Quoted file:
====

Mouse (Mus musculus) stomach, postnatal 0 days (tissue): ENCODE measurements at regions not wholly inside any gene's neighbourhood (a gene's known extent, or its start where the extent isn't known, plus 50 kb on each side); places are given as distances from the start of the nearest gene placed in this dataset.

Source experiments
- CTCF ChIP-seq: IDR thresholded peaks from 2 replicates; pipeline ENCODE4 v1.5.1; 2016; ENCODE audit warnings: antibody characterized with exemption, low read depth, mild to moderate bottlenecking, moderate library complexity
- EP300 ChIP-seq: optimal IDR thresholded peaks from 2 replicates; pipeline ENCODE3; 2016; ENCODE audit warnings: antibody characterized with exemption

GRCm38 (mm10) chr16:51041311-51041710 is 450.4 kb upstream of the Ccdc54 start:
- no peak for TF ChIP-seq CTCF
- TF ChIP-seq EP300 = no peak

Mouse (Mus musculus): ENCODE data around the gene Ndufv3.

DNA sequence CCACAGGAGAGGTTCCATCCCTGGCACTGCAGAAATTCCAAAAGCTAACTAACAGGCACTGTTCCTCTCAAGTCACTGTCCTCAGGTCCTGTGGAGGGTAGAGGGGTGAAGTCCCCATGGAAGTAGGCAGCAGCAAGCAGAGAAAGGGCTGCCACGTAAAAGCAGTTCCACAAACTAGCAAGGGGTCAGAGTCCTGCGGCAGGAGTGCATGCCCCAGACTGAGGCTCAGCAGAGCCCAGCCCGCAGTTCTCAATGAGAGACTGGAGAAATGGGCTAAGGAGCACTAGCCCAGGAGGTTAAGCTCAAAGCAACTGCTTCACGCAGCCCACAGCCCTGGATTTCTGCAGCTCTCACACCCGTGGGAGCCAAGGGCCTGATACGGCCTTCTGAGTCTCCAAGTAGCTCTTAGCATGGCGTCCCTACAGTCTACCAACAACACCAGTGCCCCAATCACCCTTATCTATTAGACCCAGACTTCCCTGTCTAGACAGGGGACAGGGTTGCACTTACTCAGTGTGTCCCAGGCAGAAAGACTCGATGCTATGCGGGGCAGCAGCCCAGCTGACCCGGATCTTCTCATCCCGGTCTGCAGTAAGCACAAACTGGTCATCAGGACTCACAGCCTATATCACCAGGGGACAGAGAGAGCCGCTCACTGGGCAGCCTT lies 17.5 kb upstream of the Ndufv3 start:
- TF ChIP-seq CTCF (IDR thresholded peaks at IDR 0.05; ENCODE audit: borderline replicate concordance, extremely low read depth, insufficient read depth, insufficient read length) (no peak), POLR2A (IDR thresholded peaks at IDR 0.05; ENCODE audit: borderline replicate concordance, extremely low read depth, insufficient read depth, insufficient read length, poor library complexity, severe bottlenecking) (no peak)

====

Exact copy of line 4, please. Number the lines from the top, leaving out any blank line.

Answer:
- EP300 ChIP-seq: optimal IDR thresholded peaks from 2 replicates; pipeline ENCODE3; 2016; ENCODE audit warnings: antibody characterized with exemption